The hardest serviceConceptions of truth in critical international thought

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Type

Student thesis: Doctoral ThesisDoctor of Philosophy

Original languageEnglish
Awarding Institution
Supervisors/Advisors
Thesis sponsors
  • Economic and Social Research Council
Award date05 Oct 2010
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Abstract

Some three decades ago, post-positivists working in International Relations rejected the positivist separation of the knowing subject and the object known. In doing so, they established a new ‘critical’ paradigm in which truth has been understood primarily in terms of social and political practices and norms rather than the Archimedean detachment of the scientist. This new paradigm is typically thought to have brought a new theoretical pluralism to IR. However, focusing on the work of Critical Theorists and poststructuralists, this thesis shows that the work of post-positivist IR scholars has in fact been defined by responses to a specific set of questions which emerge from the ‘socialisation’ of truth. It demonstrates, moreover, that both Critical IR Theorists and poststructuralists have addressed these questions by understanding truth as a matter of intersubjective epistemic practices and idealisations about the conditions in which they take place.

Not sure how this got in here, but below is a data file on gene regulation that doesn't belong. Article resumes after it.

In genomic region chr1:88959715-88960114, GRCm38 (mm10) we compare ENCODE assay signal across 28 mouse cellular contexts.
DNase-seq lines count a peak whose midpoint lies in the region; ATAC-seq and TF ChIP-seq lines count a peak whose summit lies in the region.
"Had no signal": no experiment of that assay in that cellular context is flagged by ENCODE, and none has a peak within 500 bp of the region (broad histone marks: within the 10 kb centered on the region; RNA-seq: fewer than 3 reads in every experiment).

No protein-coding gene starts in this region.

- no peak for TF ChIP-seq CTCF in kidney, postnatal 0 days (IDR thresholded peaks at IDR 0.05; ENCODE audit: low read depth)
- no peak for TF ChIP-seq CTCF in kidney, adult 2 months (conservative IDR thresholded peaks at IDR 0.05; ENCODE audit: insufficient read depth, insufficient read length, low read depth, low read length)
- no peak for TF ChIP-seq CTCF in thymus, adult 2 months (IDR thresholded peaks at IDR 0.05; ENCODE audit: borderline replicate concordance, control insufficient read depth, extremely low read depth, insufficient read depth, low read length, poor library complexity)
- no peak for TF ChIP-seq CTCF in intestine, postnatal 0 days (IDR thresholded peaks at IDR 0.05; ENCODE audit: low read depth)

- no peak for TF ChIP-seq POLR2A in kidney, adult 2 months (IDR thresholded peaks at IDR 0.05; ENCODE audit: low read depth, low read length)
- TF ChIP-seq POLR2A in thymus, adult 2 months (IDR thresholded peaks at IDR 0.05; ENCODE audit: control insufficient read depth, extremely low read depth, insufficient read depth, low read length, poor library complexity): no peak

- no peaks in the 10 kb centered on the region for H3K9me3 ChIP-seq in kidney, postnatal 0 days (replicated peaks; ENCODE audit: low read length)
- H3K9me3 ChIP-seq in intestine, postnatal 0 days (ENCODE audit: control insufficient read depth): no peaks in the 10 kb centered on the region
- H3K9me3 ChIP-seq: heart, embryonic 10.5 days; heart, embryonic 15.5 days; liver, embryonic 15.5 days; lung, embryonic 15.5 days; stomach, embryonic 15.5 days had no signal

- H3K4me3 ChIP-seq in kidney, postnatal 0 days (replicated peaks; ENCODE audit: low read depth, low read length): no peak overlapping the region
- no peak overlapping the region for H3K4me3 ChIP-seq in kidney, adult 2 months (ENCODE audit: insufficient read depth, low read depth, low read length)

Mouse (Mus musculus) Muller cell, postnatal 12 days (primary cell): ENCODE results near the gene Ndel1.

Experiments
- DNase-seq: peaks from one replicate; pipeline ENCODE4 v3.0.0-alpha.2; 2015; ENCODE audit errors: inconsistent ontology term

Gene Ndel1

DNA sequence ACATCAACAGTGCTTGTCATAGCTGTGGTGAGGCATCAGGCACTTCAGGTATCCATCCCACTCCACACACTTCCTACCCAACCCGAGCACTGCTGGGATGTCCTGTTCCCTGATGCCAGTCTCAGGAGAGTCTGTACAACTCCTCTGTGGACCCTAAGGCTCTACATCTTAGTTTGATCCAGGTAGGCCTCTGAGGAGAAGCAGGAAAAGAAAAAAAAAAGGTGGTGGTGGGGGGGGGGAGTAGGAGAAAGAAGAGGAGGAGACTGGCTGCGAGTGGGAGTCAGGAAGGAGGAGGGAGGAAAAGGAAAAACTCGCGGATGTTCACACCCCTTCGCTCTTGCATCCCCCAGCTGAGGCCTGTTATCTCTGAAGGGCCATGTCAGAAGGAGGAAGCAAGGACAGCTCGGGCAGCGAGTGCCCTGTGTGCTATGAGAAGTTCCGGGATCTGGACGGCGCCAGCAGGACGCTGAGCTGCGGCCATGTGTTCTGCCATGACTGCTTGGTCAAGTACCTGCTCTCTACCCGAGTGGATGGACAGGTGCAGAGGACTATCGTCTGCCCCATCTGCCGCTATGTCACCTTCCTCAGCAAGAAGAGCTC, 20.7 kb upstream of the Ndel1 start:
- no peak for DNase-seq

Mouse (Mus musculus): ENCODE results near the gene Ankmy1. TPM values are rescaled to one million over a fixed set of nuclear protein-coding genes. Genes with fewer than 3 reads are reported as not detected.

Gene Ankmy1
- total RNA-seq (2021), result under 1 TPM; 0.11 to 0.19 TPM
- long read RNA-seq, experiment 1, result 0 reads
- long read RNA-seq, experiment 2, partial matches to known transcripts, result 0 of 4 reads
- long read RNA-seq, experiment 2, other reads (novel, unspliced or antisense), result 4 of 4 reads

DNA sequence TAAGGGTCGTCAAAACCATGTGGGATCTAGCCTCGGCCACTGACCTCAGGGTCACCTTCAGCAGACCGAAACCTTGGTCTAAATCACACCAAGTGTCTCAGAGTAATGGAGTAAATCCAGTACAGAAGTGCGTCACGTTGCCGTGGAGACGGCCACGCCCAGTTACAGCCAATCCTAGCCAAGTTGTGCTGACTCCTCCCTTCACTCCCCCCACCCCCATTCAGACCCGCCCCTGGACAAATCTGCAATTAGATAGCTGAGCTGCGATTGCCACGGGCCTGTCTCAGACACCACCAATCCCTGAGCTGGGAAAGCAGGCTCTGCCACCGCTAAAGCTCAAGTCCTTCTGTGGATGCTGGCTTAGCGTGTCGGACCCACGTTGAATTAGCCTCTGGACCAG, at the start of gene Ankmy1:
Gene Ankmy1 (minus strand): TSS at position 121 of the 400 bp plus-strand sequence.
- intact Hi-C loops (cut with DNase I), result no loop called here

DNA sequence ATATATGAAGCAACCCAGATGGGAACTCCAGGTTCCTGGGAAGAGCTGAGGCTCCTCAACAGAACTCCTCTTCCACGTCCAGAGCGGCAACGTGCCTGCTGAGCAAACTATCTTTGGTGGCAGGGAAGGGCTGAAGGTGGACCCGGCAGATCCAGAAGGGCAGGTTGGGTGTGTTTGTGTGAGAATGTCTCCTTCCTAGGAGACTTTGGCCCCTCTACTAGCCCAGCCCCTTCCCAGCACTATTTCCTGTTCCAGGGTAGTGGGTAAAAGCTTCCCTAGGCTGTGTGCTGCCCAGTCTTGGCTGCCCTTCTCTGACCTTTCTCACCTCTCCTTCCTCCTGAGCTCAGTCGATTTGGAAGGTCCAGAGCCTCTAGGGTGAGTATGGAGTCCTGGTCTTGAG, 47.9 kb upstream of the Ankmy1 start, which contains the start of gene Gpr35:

This ‘epistemic’ understanding of truth is the source of significant problems for Critical Theorists and poststructuralists in IR, especially in their accounts of political practice and proposals for international political transformation. The thesis considers whether the work of Critical Realists in IR, who have advocated the scientific pursuit of objective truth, might offer a solution. However, whilst they rightly reintroduce the subject-object relationship to critical IR, Critical Realists lapse into a scientism as a result of which they reject legitimate post-positivist claims about the inherent normativity and practicality of truth. The thesis introduces Theodor Adorno’s materialist theory of truth as a way of combining post-positivists’ normative concerns with the realists’ emphasis on the subject-object relationship. On this view, truth is a matter of the relationship between subjectivity and objectivity because it is matter of the needs and practices of partly objective human subjects. It is, therefore, both objective and normative.

Keywords

  • positivism, Platonism, Habermasian critical theory